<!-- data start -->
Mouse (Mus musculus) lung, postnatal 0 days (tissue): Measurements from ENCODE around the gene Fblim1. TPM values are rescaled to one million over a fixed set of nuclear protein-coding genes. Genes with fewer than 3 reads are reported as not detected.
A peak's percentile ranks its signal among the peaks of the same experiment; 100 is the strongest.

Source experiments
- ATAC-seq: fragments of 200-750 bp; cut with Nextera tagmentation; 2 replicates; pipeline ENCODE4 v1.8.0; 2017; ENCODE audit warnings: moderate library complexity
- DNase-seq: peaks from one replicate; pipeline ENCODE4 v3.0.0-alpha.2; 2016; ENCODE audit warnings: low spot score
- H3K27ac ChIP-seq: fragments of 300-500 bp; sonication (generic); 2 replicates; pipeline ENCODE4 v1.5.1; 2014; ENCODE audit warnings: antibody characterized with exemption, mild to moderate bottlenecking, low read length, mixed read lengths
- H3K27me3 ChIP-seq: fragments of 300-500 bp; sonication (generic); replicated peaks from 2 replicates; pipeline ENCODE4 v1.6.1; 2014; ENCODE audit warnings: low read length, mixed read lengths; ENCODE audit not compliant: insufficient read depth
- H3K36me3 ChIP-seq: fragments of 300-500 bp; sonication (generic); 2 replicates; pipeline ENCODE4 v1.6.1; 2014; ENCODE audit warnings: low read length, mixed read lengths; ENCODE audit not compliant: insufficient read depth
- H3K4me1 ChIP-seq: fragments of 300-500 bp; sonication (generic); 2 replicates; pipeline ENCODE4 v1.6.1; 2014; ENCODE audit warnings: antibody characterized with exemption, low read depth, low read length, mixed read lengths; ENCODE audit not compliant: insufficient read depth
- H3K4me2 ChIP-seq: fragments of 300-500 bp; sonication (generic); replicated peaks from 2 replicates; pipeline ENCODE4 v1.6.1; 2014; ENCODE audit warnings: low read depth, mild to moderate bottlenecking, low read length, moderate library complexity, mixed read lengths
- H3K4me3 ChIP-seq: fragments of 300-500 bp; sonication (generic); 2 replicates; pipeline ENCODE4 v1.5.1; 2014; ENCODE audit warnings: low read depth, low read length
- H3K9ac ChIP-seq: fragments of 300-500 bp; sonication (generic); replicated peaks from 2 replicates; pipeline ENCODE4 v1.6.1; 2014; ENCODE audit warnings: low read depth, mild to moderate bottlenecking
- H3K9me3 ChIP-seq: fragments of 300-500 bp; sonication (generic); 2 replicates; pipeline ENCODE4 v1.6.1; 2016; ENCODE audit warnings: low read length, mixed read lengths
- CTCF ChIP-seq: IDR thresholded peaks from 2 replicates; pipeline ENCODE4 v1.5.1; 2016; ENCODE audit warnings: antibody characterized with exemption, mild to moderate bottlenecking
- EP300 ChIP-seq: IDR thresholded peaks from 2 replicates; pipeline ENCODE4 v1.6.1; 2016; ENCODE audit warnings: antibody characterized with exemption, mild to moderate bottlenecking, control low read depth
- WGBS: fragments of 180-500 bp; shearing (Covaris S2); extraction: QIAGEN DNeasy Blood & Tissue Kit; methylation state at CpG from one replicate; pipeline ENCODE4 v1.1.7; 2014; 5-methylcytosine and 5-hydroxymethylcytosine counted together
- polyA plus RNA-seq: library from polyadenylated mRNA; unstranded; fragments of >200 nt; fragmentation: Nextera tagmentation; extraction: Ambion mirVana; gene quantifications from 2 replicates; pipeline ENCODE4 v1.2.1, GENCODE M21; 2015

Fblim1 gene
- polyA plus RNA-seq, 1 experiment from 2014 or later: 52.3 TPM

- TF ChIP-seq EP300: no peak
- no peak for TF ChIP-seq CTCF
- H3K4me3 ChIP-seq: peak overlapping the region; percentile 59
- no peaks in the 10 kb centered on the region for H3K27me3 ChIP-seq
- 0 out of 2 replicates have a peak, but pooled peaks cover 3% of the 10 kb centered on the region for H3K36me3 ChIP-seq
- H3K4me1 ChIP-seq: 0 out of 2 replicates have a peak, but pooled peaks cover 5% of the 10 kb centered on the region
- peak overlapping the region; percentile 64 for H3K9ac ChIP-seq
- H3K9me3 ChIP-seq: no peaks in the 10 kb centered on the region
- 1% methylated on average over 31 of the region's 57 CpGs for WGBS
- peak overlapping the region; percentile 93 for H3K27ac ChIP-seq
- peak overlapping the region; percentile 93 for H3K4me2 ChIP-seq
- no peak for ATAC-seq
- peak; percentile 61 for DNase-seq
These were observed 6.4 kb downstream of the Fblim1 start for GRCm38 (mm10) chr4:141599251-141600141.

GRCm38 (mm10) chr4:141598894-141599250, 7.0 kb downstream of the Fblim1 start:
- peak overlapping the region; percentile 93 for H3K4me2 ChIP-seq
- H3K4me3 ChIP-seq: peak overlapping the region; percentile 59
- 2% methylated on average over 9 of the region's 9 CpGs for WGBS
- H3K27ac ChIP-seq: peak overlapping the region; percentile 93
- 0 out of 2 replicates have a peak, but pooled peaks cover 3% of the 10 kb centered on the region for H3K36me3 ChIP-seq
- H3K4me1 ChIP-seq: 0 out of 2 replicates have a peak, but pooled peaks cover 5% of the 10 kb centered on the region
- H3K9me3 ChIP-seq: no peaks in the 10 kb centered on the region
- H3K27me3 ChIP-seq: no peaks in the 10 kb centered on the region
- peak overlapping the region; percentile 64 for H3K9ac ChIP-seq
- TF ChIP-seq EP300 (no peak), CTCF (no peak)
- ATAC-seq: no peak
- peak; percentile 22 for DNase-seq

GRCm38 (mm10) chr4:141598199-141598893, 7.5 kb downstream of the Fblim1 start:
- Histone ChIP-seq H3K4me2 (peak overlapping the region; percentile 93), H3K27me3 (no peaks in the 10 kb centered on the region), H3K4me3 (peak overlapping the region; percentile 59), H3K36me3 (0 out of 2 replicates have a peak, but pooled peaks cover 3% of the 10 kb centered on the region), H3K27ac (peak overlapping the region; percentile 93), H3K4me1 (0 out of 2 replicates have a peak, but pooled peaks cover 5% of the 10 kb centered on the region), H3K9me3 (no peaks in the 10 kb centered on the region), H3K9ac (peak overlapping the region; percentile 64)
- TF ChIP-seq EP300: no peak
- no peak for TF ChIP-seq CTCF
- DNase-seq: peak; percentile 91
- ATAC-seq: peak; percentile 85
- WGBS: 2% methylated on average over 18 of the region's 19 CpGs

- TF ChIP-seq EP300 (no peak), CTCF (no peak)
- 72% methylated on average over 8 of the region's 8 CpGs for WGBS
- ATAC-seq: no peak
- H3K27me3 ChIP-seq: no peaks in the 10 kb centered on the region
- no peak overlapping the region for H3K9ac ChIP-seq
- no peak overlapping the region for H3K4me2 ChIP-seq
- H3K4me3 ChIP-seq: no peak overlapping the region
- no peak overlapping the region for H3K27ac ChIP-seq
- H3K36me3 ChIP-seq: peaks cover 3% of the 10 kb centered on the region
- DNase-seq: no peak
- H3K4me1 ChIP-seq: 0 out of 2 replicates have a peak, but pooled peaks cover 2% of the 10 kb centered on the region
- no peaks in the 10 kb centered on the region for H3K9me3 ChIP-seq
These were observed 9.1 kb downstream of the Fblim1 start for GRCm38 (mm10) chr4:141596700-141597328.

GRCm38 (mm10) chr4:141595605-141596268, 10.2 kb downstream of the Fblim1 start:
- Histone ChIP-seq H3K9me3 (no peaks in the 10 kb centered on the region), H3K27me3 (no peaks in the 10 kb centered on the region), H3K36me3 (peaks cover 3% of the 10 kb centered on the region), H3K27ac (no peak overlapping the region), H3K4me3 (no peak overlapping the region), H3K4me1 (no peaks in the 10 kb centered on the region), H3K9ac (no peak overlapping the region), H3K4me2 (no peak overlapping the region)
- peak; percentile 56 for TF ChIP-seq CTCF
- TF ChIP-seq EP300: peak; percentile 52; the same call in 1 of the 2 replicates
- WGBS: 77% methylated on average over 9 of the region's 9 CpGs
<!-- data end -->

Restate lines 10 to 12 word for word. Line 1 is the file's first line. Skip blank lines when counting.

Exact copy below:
- H3K4me2 ChIP-seq: fragments of 300-500 bp; sonication (generic); replicated peaks from 2 replicates; pipeline ENCODE4 v1.6.1; 2014; ENCODE audit warnings: low read depth, mild to moderate bottlenecking, low read length, moderate library complexity, mixed read lengths
- H3K4me3 ChIP-seq: fragments of 300-500 bp; sonication (generic); 2 replicates; pipeline ENCODE4 v1.5.1; 2014; ENCODE audit warnings: low read depth, low read length
- H3K9ac ChIP-seq: fragments of 300-500 bp; sonication (generic); replicated peaks from 2 replicates; pipeline ENCODE4 v1.6.1; 2014; ENCODE audit warnings: low read depth, mild to moderate bottlenecking